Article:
Totals from Table 4 divided by total of all compounds + UCM.
(Total anhydrosaccharides + resin acids)/(total for biomass burning).
(Total saccharides)/(total for soil resuspension).
(Total dicarboxylic, glyceric, and benzoic acids)/(total for secondary oxidation).
Water-soluble compounds: sum of biomass burning, soil resuspension, urea, and secondary oxidation products.
 Biomass burning, as reflected by wood smoke markers (levoglucosan and dehydroabietic acid), is very low and accounts for 0.3 to 2.8% of TCM of the compound mass during the research flights. The saccharides compose from 5 to 24.9% of TCM. These compounds are interpreted to represent viable biomass as in soil and possibly in marine particulate matter [Simoneit et al., 2004a]. Saccharides have been characterized in urban aerosols that contain entrained soil dust [e.g., Didyk et al., 2000; Simoneit et al., 2004b], and thus they are used here as tracers for soil resuspension by agricultural tilling or wind erosion. The marine lipid input to these aerosols is reflected mainly by the apportioned fatty acid content, which ranges from 5.3 to 12.4% of TCM. This marine component is in all cases greater than the continental plant waxes transported over longer distances.
 The secondary products derived from oxidative reactions of the organic compounds during transport consist mainly of dicarboxylic acids, hydroxy carboxylic acids and aromatic acids. This compound group varies from 4.2 to 15.3% of TCM for the aerosols of the research flights. It is of interest to note that relative abundance of secondary oxidation products in TCM become the largest when OC content is highest (in the dust from a northeast China source in RF13, see Tables 1 and 4). This may suggest that water-soluble carboxylic acids largely contribute to OC in the atmospheric aerosols by gas-to-particle conversion. The remote marine atmospheric samples collected on board R/V Ron H. Brown over the North Pacific showed a higher proportion of secondary oxidation products than the atmosphere downwind from Asia at Gosan and Sapporo [Simoneit et al., 2004a]. This has also been demonstrated earlier on prior cruises in the western Pacific [e.g., Kawamura and Sakaguchi, 1999; Sempéré and Kawamura, 2003]. The terrestrial compounds have been subjected to thorough oxidation during transport which is also supported by low concentrations of especially C18 unsaturated fatty acids.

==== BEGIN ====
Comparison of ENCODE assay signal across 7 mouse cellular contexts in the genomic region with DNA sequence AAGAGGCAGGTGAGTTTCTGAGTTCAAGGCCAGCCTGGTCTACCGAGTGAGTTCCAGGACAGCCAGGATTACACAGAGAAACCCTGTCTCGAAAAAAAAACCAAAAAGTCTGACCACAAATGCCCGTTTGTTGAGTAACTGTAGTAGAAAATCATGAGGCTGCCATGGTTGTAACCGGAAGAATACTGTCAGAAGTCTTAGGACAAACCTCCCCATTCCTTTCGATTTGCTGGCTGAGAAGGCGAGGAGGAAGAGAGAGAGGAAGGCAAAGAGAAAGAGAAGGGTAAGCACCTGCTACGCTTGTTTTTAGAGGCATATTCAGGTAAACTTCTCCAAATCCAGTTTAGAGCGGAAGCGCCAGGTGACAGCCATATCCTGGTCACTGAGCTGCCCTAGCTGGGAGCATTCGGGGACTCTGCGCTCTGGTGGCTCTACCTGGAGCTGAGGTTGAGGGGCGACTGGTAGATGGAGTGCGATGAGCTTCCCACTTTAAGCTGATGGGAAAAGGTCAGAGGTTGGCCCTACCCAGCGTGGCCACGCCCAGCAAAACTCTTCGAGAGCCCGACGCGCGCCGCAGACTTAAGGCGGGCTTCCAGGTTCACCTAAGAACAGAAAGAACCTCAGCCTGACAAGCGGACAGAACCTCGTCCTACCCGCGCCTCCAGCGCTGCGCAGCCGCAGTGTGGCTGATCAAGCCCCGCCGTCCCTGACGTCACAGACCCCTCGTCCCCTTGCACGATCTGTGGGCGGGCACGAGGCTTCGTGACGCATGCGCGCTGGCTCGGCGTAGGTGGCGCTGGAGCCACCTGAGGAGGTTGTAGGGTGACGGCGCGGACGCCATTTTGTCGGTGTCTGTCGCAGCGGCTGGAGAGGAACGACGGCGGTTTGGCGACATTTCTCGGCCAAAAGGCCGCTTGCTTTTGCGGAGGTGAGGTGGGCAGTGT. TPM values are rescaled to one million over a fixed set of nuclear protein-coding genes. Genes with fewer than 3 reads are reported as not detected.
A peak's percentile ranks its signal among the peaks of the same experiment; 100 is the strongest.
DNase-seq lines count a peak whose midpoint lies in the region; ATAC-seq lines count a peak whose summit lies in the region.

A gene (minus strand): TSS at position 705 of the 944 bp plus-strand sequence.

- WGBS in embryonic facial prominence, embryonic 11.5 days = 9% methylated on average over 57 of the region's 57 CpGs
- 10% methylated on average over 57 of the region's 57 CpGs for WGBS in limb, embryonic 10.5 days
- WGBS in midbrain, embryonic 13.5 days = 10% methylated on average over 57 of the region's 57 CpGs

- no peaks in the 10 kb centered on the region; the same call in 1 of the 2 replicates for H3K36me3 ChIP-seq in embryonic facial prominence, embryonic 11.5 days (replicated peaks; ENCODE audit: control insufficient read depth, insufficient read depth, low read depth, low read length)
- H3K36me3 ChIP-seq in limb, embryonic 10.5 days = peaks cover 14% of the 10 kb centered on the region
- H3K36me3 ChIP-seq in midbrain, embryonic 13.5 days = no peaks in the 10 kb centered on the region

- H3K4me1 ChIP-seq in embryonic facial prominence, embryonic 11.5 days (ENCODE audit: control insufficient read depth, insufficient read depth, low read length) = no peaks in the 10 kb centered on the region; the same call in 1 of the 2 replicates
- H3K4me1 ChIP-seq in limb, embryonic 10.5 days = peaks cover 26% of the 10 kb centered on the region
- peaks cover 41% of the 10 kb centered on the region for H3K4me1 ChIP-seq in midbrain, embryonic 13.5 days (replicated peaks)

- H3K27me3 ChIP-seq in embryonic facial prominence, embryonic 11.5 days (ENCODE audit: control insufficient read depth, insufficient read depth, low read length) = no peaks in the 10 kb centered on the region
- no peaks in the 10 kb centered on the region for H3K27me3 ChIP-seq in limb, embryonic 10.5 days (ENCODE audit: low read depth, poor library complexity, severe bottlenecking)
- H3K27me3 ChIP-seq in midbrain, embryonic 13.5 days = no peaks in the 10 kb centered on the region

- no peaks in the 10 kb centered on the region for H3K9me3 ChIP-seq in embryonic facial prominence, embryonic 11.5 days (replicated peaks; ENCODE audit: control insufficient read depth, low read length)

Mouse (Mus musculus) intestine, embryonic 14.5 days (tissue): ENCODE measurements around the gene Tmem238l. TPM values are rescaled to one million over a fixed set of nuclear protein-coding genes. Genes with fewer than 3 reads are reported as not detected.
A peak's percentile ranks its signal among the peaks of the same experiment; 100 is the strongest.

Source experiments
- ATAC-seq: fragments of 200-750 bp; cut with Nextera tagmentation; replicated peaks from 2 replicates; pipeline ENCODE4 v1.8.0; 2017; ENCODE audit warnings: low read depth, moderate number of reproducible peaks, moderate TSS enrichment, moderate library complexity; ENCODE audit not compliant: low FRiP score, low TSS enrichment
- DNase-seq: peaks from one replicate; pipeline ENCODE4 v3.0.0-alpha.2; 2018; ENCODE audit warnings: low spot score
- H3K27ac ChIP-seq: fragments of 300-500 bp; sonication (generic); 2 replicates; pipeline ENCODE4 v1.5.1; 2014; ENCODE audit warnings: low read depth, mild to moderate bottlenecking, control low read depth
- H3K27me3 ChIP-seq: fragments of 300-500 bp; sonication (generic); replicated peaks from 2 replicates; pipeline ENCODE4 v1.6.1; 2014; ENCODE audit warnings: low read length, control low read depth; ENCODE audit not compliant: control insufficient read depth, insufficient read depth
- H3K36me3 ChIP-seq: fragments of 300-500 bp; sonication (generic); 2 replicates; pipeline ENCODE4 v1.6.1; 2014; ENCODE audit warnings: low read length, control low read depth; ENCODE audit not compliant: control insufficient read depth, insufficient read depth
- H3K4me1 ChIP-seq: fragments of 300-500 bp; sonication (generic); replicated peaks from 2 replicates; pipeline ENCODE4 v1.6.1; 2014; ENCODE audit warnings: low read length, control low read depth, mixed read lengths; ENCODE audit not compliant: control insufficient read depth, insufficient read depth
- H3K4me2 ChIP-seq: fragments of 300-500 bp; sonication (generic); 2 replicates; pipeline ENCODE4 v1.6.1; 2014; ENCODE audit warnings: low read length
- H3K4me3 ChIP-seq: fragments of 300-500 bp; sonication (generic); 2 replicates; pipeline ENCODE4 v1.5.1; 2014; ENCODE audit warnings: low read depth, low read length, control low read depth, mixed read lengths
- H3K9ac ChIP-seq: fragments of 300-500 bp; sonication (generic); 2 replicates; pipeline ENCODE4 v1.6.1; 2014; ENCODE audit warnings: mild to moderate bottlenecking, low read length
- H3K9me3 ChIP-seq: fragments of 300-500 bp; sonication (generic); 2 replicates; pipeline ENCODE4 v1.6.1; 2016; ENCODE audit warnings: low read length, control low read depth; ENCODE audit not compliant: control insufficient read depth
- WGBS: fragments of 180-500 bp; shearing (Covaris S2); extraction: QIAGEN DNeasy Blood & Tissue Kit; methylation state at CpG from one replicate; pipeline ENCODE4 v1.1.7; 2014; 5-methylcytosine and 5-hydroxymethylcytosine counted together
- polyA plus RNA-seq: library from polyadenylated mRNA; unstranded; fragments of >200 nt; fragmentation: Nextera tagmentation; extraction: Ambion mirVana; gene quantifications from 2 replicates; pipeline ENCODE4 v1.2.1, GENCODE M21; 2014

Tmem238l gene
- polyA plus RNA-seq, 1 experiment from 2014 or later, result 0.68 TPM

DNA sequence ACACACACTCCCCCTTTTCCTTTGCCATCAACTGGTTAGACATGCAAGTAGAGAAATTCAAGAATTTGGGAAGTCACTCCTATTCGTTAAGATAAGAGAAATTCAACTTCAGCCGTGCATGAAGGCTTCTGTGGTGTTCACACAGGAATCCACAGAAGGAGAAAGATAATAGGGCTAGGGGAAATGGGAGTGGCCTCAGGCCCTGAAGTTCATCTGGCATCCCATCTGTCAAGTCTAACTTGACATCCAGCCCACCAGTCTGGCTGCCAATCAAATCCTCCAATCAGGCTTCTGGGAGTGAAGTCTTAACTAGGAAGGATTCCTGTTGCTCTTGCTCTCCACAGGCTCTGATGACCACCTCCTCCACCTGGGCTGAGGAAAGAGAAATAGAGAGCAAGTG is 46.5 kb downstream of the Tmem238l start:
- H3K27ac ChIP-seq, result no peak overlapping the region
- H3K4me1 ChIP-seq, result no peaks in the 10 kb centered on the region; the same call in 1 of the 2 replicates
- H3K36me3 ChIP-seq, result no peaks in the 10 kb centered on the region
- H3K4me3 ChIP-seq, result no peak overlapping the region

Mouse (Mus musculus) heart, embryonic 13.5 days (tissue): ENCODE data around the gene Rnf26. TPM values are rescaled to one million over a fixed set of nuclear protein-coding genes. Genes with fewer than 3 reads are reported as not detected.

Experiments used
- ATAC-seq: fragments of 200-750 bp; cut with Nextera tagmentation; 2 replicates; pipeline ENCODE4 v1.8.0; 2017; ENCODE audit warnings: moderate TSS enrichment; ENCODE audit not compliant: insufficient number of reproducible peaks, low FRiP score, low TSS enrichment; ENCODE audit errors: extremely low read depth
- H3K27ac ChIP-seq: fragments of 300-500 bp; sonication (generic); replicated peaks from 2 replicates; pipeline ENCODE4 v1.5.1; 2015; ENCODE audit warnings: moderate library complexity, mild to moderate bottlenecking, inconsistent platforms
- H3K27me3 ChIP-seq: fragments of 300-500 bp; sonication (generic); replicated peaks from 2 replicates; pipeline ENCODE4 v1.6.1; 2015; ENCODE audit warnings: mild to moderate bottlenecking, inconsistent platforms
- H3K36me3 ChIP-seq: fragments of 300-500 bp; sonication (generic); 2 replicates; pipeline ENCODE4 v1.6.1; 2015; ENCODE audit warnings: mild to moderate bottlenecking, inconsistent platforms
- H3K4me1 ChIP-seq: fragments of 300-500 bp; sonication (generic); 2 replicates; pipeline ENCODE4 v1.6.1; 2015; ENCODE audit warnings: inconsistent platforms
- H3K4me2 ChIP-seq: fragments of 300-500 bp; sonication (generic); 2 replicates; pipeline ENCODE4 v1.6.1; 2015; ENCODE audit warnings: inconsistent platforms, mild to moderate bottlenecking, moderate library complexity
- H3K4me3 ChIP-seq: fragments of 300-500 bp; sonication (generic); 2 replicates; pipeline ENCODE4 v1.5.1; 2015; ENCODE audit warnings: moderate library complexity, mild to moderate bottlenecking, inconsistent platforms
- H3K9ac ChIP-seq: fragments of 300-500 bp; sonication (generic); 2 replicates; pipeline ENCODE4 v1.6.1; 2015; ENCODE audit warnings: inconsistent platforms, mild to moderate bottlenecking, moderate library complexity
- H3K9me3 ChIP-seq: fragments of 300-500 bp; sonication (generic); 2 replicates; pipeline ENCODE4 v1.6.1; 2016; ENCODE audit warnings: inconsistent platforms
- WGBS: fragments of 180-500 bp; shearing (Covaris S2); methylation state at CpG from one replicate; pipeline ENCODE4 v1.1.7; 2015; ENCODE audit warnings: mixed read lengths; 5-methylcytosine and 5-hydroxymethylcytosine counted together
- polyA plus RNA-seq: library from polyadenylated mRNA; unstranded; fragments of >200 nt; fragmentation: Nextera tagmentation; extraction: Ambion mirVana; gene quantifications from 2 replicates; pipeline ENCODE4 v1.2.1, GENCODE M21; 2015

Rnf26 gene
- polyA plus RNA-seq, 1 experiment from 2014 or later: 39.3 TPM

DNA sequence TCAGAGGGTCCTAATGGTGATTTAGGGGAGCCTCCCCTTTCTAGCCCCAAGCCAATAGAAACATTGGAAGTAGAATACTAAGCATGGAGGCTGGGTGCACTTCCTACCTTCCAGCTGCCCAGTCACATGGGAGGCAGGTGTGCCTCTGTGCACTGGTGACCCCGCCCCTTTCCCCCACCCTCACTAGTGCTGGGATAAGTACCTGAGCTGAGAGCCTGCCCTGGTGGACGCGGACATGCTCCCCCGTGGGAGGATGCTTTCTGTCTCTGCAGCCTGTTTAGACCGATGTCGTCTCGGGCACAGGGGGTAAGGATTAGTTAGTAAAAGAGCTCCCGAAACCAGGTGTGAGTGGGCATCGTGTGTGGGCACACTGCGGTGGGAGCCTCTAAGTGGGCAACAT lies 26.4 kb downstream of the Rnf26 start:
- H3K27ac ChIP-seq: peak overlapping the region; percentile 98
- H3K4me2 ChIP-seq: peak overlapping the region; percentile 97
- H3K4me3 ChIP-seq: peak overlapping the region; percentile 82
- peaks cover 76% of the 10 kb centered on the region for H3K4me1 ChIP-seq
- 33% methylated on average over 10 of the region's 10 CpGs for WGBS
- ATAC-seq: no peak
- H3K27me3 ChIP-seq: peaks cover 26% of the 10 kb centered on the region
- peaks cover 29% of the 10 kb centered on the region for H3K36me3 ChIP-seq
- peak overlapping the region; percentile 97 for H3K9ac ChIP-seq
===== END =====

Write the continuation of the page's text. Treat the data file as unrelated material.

3.3. Water-Soluble Organic Compounds
 The water solubility of the carbonaceous organic fraction of aerosols is a major open question in climate models [Facchini et al., 1999]. Oxalic acid, with the other short-chain dicarboxylic acids, has been documented as the dominant water-soluble components of organic aerosol matter [e.g., Kawamura and Usukura, 1993; Kawamura and Sakaguchi, 1999; Sempéré and Kawamura, 2003]. Here we add the following groups of organic compounds to the list of water-soluble organic matter on the basis of their complete aqueous solubility properties: saccharides and anhydrosaccharides, as well as the secondary oxidation products such as dicarboxylic, hydroxy dicarboxylic, dihydroxy monocarboxylic and aromatic acids. The sum of these water-soluble compounds ranges from 16 to 50% of TCM (Figure 6 and Table 4) for all the samples analyzed here. These water-soluble fractions are unusually high and when coupled with the oxalic and malonic acid contents determined separately [e.g., Kawamura et al., 2003b, 2004; Mochida et al., 2003] make a major portion of the total compound mass soluble in water. For the filter samples collected on the C-130 flights, Kawamura et al. [2003b] utilized the dibutyl ester derivatization technique and reported that oxalic and malonic acids are 1 order of magnitude more abundant than succinic acid with a total C2-C5 dicarboxylic acid concentration range of 44–870 ng m−3. We report 12–38 ng m−3 of dicarboxylic acids (C4-C6) in the total extracts of aerosol particles (Table 3). This is quite different from the urban aerosols such as Los Angeles or Santiago, where the bulk of the organic compounds are more hydrophobic [e.g., Schauer et al., 1996; Didyk et al., 2000]. It is also different when compared to the Saharan dust aerosols from Africa over the North Atlantic, which have low contents of these water-soluble compounds (0.02–0.04 ng m−3, 3–9% of TCM, a lower limit due to less efficient sample acquisition) [Simoneit and Elias, 2000].